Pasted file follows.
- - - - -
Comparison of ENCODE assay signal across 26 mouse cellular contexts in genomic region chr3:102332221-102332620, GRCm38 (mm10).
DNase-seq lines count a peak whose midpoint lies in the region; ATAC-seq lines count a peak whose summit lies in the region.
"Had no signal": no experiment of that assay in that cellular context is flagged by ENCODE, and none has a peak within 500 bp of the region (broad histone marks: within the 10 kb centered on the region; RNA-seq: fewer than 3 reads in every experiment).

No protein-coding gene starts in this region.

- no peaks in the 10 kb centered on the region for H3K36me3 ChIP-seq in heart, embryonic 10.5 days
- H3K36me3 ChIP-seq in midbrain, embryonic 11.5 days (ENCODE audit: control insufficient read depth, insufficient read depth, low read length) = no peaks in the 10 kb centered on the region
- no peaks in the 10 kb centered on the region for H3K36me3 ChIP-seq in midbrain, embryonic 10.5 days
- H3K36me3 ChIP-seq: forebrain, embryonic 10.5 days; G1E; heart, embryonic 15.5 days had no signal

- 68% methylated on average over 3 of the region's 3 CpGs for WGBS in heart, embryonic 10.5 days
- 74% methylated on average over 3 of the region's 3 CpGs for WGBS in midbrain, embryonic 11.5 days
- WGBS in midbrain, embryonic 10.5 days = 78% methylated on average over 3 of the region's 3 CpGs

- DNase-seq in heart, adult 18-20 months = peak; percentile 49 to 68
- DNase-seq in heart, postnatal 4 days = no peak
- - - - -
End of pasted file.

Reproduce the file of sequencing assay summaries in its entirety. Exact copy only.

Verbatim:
Comparison of ENCODE assay signal across 26 mouse cellular contexts in genomic region chr3:102332221-102332620, GRCm38 (mm10).
DNase-seq lines count a peak whose midpoint lies in the region; ATAC-seq lines count a peak whose summit lies in the region.
"Had no signal": no experiment of that assay in that cellular context is flagged by ENCODE, and none has a peak within 500 bp of the region (broad histone marks: within the 10 kb centered on the region; RNA-seq: fewer than 3 reads in every experiment).

No protein-coding gene starts in this region.

- no peaks in the 10 kb centered on the region for H3K36me3 ChIP-seq in heart, embryonic 10.5 days
- H3K36me3 ChIP-seq in midbrain, embryonic 11.5 days (ENCODE audit: control insufficient read depth, insufficient read depth, low read length) = no peaks in the 10 kb centered on the region
- no peaks in the 10 kb centered on the region for H3K36me3 ChIP-seq in midbrain, embryonic 10.5 days
- H3K36me3 ChIP-seq: forebrain, embryonic 10.5 days; G1E; heart, embryonic 15.5 days had no signal

- 68% methylated on average over 3 of the region's 3 CpGs for WGBS in heart, embryonic 10.5 days
- 74% methylated on average over 3 of the region's 3 CpGs for WGBS in midbrain, embryonic 11.5 days
- WGBS in midbrain, embryonic 10.5 days = 78% methylated on average over 3 of the region's 3 CpGs

- DNase-seq in heart, adult 18-20 months = peak; percentile 49 to 68
- DNase-seq in heart, postnatal 4 days = no peak